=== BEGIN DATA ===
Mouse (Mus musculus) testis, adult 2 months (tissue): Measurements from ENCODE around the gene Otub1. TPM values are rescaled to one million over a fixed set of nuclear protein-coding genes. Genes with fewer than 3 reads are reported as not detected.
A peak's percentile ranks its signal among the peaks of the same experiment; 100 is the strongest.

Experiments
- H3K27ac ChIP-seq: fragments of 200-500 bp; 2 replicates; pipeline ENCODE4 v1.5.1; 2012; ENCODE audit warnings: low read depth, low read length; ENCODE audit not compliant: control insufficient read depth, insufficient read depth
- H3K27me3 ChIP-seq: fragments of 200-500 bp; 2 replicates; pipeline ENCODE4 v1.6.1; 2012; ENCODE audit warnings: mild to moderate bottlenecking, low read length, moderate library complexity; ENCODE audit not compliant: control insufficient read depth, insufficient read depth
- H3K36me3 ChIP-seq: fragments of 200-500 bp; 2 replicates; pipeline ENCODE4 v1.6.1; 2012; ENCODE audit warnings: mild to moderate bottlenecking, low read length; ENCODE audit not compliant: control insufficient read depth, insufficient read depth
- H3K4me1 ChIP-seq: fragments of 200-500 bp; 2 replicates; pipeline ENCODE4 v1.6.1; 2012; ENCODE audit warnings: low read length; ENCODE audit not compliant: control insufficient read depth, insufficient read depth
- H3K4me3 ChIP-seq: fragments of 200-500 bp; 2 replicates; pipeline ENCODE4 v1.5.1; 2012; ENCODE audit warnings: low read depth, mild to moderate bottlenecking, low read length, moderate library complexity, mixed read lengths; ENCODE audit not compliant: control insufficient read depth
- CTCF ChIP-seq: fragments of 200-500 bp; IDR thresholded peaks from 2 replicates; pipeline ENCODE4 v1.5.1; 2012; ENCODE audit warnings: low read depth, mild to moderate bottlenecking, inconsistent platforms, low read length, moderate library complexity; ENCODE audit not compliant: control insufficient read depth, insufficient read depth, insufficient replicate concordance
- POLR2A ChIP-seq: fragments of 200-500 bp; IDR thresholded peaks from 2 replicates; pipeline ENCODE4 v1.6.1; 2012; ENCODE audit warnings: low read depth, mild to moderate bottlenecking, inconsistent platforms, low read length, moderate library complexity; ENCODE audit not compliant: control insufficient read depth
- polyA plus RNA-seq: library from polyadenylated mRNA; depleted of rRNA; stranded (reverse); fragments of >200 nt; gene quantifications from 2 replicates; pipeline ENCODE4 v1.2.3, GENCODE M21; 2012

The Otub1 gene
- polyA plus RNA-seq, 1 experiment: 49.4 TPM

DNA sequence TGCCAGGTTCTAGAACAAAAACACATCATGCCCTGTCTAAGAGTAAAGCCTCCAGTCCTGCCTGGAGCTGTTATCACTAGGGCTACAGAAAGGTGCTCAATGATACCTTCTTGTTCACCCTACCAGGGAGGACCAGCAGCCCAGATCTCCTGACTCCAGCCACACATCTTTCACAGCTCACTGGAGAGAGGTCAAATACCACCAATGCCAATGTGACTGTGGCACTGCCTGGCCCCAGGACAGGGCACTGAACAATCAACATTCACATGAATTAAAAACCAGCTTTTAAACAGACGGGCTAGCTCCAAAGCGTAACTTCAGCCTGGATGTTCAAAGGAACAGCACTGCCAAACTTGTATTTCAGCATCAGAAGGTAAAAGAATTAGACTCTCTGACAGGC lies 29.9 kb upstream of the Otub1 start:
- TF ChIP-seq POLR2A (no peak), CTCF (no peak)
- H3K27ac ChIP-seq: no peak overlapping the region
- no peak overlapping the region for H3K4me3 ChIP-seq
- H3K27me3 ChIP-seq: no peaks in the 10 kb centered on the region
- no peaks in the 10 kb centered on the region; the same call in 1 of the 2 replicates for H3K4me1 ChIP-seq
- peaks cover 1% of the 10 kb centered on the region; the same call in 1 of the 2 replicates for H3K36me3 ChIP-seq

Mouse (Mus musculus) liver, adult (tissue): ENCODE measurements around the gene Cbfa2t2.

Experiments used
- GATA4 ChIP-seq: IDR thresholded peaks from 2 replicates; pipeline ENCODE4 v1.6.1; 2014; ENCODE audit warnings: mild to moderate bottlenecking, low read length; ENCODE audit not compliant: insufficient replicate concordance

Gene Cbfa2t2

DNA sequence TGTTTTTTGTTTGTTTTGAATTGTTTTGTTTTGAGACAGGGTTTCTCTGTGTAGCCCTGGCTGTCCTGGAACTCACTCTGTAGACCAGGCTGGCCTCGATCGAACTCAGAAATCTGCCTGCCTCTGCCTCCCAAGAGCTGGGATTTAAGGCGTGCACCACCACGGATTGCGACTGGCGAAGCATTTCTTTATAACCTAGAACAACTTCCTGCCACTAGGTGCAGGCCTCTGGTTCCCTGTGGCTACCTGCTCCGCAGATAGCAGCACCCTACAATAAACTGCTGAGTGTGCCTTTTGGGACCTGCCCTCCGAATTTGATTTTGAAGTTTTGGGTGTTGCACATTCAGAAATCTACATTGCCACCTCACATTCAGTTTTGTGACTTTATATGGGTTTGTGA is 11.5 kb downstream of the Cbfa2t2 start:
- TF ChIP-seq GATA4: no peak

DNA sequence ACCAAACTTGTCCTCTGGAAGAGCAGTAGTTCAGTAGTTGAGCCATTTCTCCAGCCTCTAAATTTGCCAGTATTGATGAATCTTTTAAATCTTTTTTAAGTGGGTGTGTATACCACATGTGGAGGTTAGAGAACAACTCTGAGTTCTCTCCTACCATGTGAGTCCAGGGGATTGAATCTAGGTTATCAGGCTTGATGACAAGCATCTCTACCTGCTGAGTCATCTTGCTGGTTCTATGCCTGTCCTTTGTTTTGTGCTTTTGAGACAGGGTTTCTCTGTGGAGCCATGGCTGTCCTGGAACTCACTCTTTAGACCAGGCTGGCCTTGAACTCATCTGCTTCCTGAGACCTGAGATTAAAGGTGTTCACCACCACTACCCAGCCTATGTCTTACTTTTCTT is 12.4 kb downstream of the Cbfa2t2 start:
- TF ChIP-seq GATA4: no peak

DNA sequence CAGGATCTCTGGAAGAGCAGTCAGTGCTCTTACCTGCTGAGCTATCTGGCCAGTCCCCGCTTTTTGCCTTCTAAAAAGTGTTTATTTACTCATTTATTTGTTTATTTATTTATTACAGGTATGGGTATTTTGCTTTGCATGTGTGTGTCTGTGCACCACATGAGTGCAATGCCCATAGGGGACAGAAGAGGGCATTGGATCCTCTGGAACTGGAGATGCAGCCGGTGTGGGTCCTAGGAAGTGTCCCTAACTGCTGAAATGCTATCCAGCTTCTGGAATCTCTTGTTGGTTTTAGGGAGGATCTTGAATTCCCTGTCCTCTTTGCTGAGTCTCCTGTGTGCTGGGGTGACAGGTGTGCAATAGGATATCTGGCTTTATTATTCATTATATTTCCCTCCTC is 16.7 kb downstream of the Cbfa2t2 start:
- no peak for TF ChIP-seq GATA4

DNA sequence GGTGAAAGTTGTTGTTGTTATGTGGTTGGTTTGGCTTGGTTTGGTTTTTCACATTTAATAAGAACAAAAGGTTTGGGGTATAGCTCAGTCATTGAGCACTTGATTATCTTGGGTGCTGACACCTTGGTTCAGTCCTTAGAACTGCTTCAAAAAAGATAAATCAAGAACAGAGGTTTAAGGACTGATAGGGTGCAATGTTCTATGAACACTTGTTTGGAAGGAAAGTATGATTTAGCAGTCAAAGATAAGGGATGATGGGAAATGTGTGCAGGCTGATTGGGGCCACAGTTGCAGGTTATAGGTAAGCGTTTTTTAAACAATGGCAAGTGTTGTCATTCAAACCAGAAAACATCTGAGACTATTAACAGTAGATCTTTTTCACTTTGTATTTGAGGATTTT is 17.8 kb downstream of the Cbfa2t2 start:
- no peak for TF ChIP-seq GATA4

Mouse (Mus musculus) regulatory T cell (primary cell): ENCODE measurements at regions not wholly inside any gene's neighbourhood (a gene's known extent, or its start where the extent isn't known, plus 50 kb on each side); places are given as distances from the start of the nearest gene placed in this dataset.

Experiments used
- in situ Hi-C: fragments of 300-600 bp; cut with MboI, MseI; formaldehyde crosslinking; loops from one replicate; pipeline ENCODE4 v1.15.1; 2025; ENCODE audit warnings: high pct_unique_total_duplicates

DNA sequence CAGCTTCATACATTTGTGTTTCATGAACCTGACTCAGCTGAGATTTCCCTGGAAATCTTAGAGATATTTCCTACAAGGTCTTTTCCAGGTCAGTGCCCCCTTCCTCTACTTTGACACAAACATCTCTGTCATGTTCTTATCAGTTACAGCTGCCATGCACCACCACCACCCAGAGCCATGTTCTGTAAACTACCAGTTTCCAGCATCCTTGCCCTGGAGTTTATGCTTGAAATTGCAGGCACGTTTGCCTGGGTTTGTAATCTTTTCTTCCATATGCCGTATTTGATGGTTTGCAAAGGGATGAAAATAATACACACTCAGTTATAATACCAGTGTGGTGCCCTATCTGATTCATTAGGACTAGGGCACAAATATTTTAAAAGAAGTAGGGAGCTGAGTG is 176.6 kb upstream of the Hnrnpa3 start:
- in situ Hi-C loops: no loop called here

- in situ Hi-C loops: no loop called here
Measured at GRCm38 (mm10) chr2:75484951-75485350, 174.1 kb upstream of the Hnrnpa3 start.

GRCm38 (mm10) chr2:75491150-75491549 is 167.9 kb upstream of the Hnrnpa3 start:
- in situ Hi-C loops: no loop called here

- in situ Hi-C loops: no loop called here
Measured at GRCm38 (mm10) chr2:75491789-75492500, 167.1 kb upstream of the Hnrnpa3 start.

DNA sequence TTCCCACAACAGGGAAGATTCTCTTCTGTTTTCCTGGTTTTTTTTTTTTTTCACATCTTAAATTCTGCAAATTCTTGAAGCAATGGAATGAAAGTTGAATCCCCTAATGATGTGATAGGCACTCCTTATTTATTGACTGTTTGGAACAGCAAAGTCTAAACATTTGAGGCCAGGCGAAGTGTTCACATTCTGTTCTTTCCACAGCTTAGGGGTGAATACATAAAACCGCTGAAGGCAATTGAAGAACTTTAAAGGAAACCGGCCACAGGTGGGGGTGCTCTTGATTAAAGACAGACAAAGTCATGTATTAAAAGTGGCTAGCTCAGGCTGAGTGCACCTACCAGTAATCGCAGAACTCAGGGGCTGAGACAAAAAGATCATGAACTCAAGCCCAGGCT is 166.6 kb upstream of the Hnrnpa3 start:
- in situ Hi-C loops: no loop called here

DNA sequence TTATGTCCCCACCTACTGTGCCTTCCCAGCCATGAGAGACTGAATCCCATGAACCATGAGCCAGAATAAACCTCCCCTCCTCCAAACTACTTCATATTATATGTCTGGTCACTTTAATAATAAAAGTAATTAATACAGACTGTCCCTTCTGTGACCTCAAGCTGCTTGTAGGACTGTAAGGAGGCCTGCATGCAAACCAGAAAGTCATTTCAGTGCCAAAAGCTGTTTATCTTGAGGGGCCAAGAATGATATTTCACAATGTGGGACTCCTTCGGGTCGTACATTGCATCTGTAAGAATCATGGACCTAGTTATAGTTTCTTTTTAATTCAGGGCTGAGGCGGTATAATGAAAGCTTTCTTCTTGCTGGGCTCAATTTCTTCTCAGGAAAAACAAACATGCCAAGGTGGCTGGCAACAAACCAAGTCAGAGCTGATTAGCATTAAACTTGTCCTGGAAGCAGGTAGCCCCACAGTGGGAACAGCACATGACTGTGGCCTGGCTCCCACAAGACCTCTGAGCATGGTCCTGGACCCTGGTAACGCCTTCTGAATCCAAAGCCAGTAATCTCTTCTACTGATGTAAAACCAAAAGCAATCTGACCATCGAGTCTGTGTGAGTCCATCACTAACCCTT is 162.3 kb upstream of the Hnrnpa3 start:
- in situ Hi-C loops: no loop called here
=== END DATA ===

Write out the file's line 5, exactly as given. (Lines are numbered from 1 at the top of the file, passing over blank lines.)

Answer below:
- H3K27me3 ChIP-seq: fragments of 200-500 bp; 2 replicates; pipeline ENCODE4 v1.6.1; 2012; ENCODE audit warnings: mild to moderate bottlenecking, low read length, moderate library complexity; ENCODE audit not compliant: control insufficient read depth, insufficient read depth